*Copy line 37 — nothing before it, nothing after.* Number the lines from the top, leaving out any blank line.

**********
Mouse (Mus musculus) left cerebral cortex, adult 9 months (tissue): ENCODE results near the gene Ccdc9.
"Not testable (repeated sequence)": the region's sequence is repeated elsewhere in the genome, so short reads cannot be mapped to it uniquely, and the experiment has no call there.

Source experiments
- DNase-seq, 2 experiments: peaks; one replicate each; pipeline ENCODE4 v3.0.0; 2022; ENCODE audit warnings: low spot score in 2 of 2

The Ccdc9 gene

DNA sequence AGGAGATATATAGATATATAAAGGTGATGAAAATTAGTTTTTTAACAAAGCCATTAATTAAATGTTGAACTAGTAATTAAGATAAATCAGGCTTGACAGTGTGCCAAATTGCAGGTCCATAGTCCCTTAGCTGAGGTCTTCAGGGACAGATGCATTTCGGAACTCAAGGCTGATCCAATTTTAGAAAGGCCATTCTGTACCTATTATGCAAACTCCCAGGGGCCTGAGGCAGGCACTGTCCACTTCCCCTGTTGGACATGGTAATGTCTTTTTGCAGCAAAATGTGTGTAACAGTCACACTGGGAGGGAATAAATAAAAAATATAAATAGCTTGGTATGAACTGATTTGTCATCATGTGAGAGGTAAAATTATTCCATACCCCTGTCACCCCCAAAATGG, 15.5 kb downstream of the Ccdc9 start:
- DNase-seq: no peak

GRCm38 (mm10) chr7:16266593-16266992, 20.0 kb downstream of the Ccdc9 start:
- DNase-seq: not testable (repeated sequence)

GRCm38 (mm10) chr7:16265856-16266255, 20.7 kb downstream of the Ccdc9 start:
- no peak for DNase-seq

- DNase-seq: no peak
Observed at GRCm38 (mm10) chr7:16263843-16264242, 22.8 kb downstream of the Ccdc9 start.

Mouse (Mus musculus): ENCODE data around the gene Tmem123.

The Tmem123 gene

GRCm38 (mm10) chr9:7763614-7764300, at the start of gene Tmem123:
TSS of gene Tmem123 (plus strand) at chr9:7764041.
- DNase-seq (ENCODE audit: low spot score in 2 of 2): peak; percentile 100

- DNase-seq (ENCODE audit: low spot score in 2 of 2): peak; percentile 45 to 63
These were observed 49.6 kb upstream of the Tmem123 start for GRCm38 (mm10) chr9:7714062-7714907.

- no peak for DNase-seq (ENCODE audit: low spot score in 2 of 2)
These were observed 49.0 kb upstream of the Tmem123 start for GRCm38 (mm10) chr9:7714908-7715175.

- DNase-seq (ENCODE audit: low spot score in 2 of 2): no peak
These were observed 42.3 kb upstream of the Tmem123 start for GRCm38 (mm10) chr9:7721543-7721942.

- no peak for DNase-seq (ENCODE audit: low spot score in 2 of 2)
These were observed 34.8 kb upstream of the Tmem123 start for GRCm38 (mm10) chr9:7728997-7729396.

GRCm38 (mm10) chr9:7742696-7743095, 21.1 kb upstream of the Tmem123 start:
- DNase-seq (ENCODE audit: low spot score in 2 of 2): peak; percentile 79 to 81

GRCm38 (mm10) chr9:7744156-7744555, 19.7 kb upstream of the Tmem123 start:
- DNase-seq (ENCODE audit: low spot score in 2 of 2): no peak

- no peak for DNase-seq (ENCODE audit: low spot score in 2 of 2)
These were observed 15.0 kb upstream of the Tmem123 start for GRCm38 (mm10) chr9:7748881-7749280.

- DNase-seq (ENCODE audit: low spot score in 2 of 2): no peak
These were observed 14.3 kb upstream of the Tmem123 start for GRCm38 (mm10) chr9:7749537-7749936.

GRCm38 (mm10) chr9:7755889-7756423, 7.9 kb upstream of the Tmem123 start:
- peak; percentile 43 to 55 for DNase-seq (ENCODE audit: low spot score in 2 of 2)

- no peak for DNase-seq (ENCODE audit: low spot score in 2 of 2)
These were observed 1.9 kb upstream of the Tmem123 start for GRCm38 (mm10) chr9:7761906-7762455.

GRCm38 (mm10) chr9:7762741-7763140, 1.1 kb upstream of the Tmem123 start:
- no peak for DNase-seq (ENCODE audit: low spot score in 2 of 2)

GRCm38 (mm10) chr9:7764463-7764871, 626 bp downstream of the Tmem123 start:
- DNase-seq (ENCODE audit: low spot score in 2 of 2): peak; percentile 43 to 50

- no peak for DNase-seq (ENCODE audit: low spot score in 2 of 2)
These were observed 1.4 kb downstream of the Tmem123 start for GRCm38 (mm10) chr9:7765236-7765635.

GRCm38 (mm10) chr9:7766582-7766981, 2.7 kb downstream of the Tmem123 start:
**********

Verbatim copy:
- no peak for DNase-seq (ENCODE audit: low spot score in 2 of 2)